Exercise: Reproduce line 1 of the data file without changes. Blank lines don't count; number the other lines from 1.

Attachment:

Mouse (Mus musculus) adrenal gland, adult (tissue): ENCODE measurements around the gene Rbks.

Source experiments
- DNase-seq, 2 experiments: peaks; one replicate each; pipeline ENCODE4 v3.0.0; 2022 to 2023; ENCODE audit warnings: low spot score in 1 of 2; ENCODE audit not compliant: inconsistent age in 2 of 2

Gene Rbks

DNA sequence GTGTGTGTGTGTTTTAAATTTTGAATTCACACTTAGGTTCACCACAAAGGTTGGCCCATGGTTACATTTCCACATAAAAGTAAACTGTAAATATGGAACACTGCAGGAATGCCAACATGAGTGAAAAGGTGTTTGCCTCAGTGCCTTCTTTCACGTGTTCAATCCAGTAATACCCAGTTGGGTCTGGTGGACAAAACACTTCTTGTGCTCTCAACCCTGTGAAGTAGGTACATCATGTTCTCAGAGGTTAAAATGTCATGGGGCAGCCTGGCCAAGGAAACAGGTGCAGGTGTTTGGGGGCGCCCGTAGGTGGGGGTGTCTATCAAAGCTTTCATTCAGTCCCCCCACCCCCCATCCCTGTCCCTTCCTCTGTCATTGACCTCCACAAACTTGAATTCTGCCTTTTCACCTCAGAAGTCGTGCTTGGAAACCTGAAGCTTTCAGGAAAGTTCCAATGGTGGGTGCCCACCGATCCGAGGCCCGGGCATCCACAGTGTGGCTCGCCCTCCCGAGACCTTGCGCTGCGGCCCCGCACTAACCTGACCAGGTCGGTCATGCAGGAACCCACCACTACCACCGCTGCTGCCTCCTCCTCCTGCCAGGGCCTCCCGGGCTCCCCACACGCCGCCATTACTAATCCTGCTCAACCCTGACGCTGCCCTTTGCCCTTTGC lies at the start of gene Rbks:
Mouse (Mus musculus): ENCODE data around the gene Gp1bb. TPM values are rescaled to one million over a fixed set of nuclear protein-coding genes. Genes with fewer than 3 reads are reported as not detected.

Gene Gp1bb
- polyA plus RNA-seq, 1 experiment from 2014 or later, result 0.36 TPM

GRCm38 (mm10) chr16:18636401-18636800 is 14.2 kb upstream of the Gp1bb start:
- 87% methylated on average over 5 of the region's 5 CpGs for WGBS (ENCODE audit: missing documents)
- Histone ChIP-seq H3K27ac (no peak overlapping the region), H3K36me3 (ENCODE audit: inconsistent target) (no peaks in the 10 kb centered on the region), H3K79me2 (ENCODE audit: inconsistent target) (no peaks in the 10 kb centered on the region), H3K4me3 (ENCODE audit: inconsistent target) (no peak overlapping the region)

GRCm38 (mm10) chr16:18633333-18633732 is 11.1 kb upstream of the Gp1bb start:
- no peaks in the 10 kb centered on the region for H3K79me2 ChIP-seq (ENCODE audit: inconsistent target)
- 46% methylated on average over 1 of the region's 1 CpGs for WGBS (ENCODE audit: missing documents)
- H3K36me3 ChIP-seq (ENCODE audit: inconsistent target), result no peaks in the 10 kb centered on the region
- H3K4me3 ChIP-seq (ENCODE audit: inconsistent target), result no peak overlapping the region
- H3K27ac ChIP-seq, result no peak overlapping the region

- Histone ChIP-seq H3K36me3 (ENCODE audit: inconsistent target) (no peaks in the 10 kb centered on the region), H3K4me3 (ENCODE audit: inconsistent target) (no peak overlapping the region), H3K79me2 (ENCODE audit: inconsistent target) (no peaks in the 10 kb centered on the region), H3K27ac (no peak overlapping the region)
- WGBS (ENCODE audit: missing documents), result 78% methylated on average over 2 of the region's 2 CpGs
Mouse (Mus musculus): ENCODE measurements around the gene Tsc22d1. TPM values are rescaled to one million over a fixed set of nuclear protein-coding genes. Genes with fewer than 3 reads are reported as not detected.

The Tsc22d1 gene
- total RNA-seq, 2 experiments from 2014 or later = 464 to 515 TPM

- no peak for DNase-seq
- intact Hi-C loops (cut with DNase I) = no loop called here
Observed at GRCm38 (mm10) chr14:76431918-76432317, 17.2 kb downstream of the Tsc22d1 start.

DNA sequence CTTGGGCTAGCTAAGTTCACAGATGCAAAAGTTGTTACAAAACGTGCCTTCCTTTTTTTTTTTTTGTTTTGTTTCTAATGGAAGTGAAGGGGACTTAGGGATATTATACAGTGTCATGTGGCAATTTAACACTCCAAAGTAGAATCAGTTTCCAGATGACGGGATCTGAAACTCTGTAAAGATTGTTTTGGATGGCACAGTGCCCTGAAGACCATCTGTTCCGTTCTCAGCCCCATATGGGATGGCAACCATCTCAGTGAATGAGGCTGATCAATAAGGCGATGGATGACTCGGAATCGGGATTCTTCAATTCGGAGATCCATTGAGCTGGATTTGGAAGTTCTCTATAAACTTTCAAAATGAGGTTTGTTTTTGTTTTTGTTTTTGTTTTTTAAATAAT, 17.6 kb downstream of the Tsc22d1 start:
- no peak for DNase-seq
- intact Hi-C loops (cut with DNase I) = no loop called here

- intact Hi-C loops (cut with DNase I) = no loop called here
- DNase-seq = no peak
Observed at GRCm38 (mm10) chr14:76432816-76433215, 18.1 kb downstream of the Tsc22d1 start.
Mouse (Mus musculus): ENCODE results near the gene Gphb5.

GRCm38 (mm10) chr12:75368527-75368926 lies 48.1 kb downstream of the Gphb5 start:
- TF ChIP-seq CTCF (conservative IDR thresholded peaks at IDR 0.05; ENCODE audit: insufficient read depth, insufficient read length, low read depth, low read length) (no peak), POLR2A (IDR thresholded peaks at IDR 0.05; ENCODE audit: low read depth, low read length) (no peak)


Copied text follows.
Mouse (Mus musculus) adrenal gland, adult (tissue): ENCODE measurements around the gene Rbks.